If you are responsible for learning and development in your organisation it’s important to make sure you are making an investment in this, rather than it being a cost. Training and development is not a panacea to solve every organisational issue and while people are in training, they are not doing their day job...
As a training provider ourselves, you might be wondering why we are posting this - after all it’s our profession. True - and we also want to be doing the right kind of work. We also feel it’s our responsibility to help organisations make good choices about learning and development so that whatever training and development they do is a success.
So when is training and development a complete waste of time and money?
It’s a quick fix
Quick fix options rarely lead to behavioural change. At best they generate some awareness but a one day programme on Dealing with Difficult People will not give people the skills they need to actually do this. When you expect some behavioural change from people the learning needs to be deeper and they need time to practice. Take Dealing with Difficult People as an example. They might learn what the most common strategies are for this, but they won’t learn to deal with their own fear of confrontation or be able to integrate these strategies into their own style on a one day course. If awareness is your outcome (see below) then that’s all good but too many organisations expect very complex human issues to be ‘fixed’ with a bit of training and are then disappointed with the results. If you want behavioural change don’t go a for a quick fix training solution.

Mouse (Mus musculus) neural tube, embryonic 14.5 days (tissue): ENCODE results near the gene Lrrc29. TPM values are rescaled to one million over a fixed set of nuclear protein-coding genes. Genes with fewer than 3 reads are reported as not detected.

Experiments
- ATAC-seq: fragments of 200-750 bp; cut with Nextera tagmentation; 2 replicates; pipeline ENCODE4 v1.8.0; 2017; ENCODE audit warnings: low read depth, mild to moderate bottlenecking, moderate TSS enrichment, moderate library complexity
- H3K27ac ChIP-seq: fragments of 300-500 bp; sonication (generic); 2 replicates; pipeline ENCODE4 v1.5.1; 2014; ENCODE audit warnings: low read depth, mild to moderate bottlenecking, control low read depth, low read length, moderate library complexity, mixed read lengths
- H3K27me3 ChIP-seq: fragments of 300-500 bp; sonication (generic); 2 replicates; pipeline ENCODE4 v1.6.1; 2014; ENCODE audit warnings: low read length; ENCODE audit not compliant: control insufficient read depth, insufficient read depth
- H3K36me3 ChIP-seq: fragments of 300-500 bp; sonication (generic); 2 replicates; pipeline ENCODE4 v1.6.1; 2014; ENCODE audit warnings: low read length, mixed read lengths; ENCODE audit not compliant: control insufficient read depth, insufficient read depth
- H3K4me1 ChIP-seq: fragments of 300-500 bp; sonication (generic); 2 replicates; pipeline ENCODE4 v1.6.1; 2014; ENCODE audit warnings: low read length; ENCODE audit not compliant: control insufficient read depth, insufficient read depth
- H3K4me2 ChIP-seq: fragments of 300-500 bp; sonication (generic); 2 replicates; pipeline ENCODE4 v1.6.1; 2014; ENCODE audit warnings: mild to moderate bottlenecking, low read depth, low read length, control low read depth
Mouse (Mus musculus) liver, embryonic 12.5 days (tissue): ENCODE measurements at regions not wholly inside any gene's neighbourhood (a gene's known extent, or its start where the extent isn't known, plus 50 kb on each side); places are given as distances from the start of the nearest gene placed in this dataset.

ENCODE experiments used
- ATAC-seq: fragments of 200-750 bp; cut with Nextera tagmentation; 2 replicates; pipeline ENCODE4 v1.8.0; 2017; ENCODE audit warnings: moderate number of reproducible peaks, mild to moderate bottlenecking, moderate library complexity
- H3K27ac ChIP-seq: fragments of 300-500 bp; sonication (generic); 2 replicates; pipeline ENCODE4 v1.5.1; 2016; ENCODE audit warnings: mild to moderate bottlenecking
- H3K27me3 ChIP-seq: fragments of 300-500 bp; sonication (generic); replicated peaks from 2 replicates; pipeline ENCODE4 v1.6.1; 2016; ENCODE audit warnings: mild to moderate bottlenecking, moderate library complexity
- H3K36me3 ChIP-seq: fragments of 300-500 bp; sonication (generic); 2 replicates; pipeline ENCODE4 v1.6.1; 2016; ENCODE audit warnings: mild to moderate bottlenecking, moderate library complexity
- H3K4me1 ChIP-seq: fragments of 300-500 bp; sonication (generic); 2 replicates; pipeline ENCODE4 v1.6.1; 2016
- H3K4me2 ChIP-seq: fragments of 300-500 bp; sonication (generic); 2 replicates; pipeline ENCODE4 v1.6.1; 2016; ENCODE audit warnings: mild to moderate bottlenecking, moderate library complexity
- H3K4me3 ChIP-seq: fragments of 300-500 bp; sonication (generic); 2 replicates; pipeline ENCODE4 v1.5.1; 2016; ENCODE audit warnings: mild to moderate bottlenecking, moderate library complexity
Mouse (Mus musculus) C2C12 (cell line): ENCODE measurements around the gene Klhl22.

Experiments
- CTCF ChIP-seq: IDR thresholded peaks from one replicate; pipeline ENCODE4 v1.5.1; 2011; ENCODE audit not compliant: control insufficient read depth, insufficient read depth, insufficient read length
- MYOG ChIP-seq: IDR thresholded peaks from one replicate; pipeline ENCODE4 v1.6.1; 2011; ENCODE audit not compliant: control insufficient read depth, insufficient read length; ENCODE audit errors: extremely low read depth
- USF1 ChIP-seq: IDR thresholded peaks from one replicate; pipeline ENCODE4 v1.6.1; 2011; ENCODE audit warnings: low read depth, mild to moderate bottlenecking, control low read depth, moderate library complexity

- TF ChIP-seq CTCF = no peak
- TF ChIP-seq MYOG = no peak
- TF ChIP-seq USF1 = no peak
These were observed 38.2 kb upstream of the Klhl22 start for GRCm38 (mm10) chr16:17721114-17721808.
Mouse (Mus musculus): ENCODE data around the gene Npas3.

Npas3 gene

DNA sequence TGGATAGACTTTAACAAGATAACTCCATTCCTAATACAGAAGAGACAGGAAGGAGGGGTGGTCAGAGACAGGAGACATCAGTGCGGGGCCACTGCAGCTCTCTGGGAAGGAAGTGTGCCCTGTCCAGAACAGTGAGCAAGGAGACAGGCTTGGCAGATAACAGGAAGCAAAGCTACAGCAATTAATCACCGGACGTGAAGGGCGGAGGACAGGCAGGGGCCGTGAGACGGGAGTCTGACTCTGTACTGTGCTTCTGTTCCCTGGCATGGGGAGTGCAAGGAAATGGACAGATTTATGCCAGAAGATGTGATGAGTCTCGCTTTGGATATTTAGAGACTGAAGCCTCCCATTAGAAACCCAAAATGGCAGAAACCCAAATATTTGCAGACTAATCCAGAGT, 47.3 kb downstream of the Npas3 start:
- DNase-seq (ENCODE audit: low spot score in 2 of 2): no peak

Outcomes are unclear
When we are designing a development programme for an organisation, the first thing we do is help them to get very clear on their outcomes. Often organisations have given a lot of thought to the content they want in a training, without really being clear on what they want to see from people as a output. Consider what you would like to see in your business as a result of this training or development work: how will the culture be different? how will decisions be made? how will conflict be handled? If your provider knows this they will be able to work with you to create a solution that meets those needs, which might not be what you were originally thinking.
See our free guide to setting goals that work for help in getting clear on your training outcomes.
People don’t want to learn & develop
In order to change people need three key elements:
Awareness - of themselves and that things could be different / better.
Motivation - they need a reason to change that appeals to them.
Choices - a choice as to how to be different, so that they can find a way to integrate it into their personality.
A trainer’s or coach’s job is to provide these things for people when they are on a programme, but they need at least some awareness and motivation to come along in the first place. Sometimes when people are ‘sent’ on training without these being met first (even to a small degree), they will not change, may disrupt the group and it’s a waste of your money and their time.
You have the wrong provider for your outcome
Take time to choose providers that are specialists in your specific outcomes. This may mean working with more providers than you’d like but the more generic the training, the less impact it will generally have as even the best trainers can’t be brilliant at everything. You will probably want different providers for technical trainings, basic management skills and leadership development.
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Founder of Monkey Puzzle and an INLPTA NLP Master Trainer, Karen is also a UKCP registered Psychotherapist and author of the award winning book Real Leaders for the Real World. Her new book Time Mastery; Banish Time Management Forever is out now.
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